Director Rupert van der Werff said: “The rarity and completeness of this specimen cannot be overemphasised. “It provides a unique opportunity for an individual or an institution to own a specimen of this great icon of extinction.” The dodo (Raphus cucullatus) was native to Mauritius but became extinct in the late 17th Century, within less than 100 years of Europeans settling the Indian Ocean island. The bird, which could not swim or fly, was bigger than a turkey and weighed about 50lbs (23kg). It evolved in isolation from predators and had no fear of humans. Dodo meat was said to be very tasty, although very little is known about the animal. The majority of the bones in the specimen up for auction were recovered from the Mare aux Songes swamp, in south-eastern Mauritius, in the 19th Century. The Mauritian government has since banned all exports of dodo bones. Only one dodo skeleton exists that is made up from the bones of a single animal. It is on display in Port Louis, Mauritius. About a dozen other specimens are composites made up from bones from several birds. The 95% complete composite skeleton being offered for auction is said to be the first put together since the early 20th Century. It will be part of the fourth Evolution sale at the auction house in Billingshurst on 22nd November.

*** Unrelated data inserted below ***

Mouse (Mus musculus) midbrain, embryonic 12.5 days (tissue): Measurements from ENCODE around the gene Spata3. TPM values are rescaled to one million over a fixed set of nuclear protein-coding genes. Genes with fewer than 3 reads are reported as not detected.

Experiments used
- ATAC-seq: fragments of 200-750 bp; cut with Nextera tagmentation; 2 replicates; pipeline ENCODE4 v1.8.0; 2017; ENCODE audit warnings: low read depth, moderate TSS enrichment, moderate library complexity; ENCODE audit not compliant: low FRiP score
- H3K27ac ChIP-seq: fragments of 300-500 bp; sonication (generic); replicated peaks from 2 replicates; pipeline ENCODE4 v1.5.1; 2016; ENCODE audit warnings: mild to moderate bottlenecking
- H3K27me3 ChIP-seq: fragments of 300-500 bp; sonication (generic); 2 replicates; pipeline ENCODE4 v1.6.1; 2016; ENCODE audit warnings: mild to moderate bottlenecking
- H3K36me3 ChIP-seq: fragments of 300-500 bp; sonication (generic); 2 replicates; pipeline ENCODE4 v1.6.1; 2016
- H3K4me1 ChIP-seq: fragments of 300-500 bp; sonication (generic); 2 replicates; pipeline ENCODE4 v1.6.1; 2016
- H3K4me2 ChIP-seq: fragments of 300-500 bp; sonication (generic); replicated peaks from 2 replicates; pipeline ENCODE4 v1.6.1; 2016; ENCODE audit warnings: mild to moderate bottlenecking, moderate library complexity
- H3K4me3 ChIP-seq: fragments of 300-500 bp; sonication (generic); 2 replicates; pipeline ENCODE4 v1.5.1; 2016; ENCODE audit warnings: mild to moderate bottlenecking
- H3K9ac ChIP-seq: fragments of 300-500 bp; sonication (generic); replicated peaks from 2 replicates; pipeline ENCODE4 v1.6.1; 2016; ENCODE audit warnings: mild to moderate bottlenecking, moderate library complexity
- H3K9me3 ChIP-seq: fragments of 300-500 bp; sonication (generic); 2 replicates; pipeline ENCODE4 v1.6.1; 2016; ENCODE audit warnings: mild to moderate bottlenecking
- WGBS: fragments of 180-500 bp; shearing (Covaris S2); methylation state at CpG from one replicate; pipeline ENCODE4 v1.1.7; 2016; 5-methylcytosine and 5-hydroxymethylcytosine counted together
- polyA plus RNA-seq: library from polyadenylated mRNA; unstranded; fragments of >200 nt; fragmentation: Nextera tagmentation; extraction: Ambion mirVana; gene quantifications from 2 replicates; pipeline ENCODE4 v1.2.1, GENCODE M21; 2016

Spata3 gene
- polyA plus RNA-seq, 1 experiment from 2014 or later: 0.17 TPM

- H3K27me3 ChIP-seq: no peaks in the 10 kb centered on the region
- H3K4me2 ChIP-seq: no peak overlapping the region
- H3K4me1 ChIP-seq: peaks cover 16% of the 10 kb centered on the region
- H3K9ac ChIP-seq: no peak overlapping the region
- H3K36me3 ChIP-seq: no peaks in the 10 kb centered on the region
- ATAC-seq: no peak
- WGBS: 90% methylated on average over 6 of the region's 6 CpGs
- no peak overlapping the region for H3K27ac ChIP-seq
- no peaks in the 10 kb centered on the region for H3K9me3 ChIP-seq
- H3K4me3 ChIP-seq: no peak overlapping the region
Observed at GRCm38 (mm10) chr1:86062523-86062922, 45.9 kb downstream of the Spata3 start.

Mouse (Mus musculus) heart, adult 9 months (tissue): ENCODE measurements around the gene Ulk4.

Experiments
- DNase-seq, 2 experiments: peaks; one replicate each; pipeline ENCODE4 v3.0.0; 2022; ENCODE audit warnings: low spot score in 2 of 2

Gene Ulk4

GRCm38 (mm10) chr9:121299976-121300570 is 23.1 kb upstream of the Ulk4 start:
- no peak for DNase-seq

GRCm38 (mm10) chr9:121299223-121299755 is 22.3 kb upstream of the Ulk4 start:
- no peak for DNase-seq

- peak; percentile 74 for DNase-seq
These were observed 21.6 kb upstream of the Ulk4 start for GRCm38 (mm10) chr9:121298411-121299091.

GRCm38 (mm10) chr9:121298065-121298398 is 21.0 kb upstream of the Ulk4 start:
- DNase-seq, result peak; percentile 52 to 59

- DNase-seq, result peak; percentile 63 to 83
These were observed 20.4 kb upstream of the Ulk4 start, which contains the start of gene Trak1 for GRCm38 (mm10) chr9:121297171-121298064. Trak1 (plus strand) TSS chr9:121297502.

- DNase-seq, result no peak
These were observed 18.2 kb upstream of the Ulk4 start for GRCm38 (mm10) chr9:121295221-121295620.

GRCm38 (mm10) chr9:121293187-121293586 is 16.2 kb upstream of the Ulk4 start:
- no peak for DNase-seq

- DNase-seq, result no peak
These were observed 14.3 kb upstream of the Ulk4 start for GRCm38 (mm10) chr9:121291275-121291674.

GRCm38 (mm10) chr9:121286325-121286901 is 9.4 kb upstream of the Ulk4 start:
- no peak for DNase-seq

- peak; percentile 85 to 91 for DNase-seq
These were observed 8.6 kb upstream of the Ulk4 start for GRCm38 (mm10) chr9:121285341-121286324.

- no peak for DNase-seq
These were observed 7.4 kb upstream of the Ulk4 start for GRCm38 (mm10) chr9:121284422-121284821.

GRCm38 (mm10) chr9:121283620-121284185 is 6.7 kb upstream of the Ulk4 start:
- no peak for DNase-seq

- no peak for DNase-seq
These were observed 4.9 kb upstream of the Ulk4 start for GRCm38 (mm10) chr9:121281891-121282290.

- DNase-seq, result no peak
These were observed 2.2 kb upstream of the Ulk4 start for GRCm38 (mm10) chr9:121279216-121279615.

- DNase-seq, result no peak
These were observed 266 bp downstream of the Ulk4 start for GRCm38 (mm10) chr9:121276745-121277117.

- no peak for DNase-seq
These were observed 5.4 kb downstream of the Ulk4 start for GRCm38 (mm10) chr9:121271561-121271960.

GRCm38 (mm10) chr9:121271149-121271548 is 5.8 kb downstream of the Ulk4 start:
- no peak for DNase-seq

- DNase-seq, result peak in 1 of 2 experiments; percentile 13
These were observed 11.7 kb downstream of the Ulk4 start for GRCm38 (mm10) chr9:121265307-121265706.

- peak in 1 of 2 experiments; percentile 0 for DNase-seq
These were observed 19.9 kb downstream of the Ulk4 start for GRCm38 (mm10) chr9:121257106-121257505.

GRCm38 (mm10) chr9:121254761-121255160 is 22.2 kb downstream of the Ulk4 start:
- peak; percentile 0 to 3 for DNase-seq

rarity: n. 罕见；珍贵；稀薄；珍品（需用复数）
specimen: n. 标本；样品，样本
predators: n. 食肉动物；掠夺者；捕食者
swamp: n. 沼泽；湿地/ vt. 使陷于沼泽；使沉没；